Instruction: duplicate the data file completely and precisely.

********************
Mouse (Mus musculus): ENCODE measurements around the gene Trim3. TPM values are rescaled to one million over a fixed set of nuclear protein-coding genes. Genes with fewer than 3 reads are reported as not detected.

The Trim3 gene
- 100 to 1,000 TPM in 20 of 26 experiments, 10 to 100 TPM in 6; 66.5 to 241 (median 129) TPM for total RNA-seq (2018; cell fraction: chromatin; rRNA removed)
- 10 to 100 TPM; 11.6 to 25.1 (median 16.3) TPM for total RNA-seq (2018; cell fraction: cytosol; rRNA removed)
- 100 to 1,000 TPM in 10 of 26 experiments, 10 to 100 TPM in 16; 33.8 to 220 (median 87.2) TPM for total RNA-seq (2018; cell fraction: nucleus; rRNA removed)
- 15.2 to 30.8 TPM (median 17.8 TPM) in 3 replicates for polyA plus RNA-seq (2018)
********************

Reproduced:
Mouse (Mus musculus): ENCODE measurements around the gene Trim3. TPM values are rescaled to one million over a fixed set of nuclear protein-coding genes. Genes with fewer than 3 reads are reported as not detected.

The Trim3 gene
- 100 to 1,000 TPM in 20 of 26 experiments, 10 to 100 TPM in 6; 66.5 to 241 (median 129) TPM for total RNA-seq (2018; cell fraction: chromatin; rRNA removed)
- 10 to 100 TPM; 11.6 to 25.1 (median 16.3) TPM for total RNA-seq (2018; cell fraction: cytosol; rRNA removed)
- 100 to 1,000 TPM in 10 of 26 experiments, 10 to 100 TPM in 16; 33.8 to 220 (median 87.2) TPM for total RNA-seq (2018; cell fraction: nucleus; rRNA removed)
- 15.2 to 30.8 TPM (median 17.8 TPM) in 3 replicates for polyA plus RNA-seq (2018)